Part 5 of a multi-installment series for Lent
5. Your First UU Spiritual Experience – UUs place the interdependent web at the center of our faith. When was the first time you experienced a moment of transcendent connection that led you to feel as though who we are does not end at the barrier of our own skin?
My mom is from Mattapoisett, a town in southeastern Massachusetts on Buzzards Bay. When I was a child we were there for holidays, school vacations, and as many days during the summer as mom’s work schedule allowed. There were a few summers I spent weeks there with my grandparents, either alone or with one or more of my cousins. The mystical experiences I had there began early and constitute many of my earliest memories. Many, if not most of them, involve an awareness of transcendent connection to the universe that was so much more than my own small self.
The ocean, the waves, the wind, the seagulls, the sea shells, the salt air, the sunlight, the fish, even the palpable sense of history made being in Mattapoisett with my grandparents seem like I existed in many points of time all at once and the scale of the very small (from a grain of sand falling through my fingers to playing with my cousins to fishing with my grandmother) to the very immense (the vastness of the ocean to the limitless expanse of the stars in the night sky, to sweep of history that inhabited my grandparents house and the entire town) was all of a unity of experience in a single point in time and space. I know, quite mystical for a child. I didn’t have these words for it then, but the emotions and feelings have been the same all my life.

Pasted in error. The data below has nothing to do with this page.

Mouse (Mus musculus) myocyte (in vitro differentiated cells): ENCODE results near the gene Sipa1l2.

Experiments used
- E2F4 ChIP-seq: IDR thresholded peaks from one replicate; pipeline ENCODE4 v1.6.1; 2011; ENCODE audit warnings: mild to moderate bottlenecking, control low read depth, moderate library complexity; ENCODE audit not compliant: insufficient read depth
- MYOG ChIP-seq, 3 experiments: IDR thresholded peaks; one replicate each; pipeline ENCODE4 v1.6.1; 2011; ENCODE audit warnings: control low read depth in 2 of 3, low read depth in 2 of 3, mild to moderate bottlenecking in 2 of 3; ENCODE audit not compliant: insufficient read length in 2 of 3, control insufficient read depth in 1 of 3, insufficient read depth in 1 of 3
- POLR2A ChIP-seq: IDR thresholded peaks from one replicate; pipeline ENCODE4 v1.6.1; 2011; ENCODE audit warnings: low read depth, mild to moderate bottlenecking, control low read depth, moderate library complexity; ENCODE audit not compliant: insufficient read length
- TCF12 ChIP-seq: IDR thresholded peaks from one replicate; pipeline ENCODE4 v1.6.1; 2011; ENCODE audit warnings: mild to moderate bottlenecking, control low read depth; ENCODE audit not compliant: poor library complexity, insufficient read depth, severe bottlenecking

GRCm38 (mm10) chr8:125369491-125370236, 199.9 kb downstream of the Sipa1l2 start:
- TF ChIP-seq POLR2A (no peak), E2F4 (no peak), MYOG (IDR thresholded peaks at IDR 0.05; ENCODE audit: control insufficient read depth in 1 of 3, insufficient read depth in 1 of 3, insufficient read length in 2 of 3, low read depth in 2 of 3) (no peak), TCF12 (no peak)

My grandparents lived 100 yards from the shoreline, a block down the street from the town dock which was two blocks away from the small town beach. The lighthouse at Ned’s Point was a one mile walk. I would sit on the rocks by the wharf or at the lighthouse or even right in the sand at the shoreline at the beach and watch the ocean for long minutes, and as I grew older – hours, at a time. This little bit of the edge of the sea at the shoreline in a small bay was connected to the oceans all over the world in their depth and complexity. It was full of life. It was in constant motion. It was beautiful and the waves were gentle and the sound they made against the rocks or the beach was hypnotic. These waves seemed to have been doing this forever and would continue to do so forever long after my grandparents, parents, and even myself were long gone.
The name Mattapoisett is from Wampanoag and means “a place to rest.” The name may be related to Wampanoag burial sites found there or that the area was a place for stopping while traveling up and down the Acushnet River. The town was a major part of the shipbuilding industry during the peak whaling years. The ship Acushnet, on which Herman Melville had the whaling crew experiences that informed Moby Dick, was built in Mattapoisett and for many years the mizzen mast of the bark The Wanderer, the last ship built in the shipyards, was the flagpole in Shipyard Park near the docks on the site of the former shipbuilding works. My grandparents’ home was part of a national historic district. A sign on the front of the house notes that it was built in 1824 and originally owned by Philip Atsatt. All of this history seemed tangible and to me, especially as a boy. This sleepy little town on Buzzards Bay was alive with the ghosts and spirits of everyone who had been here before me.